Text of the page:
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    Action #500 is good. It managed to take all the goofy elements of the SA and make them into a believable story. I've always had my issues with the concept of super-memory (for one thing, if you're relying on the memories of an infant, you're probably not going to come away with a whole lot of information) but this made it seem halfway understandable. I really hope that S&L fills in a lot more blanks about his past. The waiting is the hardest part, as the song says.
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  12. #72
    Ultimate Member Ascended's Avatar
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    To my shame I've never come across a copy of 500. Never looked too hard though. Have enough origin stories in my boxes already, yknow? But my man Soubhagya has the right of it; Clark's origin (his entire life, really) is bittersweet. Clark loves his life and being who and what he is, but his perspective is truly singular and he pays a steep price for being the Last Son of Krypton.

    That's what so many DC writers forget; Clark's life isn't perfect and he's not fully satisfied with it. There is always a longing deep within him that can never be filled. For all of his power, all his experiences and the miracles he's witnessed and the family he's built around himself, there are things he will never have that everyone else takes for granted. And its the fact that Clark doesn't let the bad things dominate his life is what makes him truly heroic and inspirational.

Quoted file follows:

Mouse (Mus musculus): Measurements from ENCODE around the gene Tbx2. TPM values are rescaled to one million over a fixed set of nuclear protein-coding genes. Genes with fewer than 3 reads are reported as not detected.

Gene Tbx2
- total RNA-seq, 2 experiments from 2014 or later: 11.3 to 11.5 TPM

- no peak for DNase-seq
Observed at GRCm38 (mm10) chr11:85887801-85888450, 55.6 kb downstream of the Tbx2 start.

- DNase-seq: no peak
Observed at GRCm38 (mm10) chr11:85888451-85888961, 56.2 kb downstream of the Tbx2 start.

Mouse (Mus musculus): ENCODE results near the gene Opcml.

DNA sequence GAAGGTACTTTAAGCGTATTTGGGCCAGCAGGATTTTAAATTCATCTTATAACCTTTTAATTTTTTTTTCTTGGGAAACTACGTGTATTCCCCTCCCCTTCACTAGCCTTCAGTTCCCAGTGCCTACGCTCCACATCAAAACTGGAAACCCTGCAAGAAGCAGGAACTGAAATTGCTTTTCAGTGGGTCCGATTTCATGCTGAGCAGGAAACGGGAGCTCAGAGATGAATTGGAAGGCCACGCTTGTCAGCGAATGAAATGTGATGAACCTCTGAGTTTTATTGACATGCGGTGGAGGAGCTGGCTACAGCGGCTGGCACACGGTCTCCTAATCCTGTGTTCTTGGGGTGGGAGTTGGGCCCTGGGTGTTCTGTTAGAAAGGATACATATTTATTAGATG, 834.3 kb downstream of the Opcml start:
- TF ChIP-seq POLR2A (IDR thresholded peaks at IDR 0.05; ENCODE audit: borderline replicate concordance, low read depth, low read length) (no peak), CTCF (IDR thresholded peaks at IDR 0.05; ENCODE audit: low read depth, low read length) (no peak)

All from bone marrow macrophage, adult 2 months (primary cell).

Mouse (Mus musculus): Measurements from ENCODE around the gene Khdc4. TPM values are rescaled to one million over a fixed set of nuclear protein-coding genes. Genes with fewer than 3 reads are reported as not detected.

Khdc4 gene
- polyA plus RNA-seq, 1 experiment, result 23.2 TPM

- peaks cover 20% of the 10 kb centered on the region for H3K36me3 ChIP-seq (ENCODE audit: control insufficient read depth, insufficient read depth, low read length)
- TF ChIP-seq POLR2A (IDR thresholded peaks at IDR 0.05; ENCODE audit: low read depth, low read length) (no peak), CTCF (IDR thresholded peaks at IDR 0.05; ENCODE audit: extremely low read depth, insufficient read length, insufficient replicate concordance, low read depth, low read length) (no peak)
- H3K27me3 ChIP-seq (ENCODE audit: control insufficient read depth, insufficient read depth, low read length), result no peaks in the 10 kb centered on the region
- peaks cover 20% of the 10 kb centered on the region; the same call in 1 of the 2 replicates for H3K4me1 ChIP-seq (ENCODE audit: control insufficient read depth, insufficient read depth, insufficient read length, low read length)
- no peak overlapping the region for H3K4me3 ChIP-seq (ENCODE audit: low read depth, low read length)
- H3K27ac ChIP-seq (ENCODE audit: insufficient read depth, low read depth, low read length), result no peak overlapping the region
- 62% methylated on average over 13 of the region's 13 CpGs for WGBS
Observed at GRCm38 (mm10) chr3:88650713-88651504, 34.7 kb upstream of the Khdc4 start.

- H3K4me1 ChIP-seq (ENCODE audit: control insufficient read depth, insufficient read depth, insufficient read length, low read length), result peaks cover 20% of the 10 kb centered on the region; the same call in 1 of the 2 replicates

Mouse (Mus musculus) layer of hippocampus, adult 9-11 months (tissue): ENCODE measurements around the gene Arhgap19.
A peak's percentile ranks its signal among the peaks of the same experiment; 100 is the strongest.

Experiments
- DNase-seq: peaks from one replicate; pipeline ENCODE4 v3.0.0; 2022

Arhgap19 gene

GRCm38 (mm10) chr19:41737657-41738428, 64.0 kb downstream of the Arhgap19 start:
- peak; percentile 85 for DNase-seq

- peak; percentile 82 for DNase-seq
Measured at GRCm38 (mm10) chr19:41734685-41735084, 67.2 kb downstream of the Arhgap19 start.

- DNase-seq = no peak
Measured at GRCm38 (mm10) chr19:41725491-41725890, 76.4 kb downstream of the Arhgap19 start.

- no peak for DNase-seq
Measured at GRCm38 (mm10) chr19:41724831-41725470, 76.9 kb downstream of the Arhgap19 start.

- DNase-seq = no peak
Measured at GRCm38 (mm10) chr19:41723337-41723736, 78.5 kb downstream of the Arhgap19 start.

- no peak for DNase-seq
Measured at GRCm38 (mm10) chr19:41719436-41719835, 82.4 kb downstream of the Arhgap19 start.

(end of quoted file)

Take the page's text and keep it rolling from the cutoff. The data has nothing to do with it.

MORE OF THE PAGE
Last edited by Ascended; 06-26-2021 at 07:03 PM.
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  13. #73
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    Tor Books reprinted ACTION COMICS 500, in black and white with the panels pasted up to fit a pocket-size paperback, as THE SUPERMAN STORY in 1983. It was available in bookstores for many years after that. I bought two copies at Chapters Books in the early 2000s. It's probably not possible to find it for sale new anymore--but stranger things have happened.
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  14. #74
    Extraordinary Member superduperman's Avatar
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    Quote Originally Posted by Jim Kelly View Post
    Tor Books reprinted ACTION COMICS 500, in black and white with the panels pasted up to fit a pocket-size paperback, as THE SUPERMAN STORY in 1983. It was available in bookstores for many years after that. I bought two copies at Chapters Books in the early 2000s. It's probably not possible to find it for sale new anymore--but stranger things have happened.
    I bought it for like $5.00 in 2005. Not sure you could find it at that price today.
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  15. #75
    Incredible Member witchboy's Avatar
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    Quote Originally Posted by superduperman View Post
    I bought it for like $5.00 in 2005. Not sure you could find it at that price today.
    That is a really great issue.
    Just out of curiosity I checked Ebay and found a copy selling for $7 including shipping. It's well worth that price and it is a really long comic so you get a lot of quality reading for the price.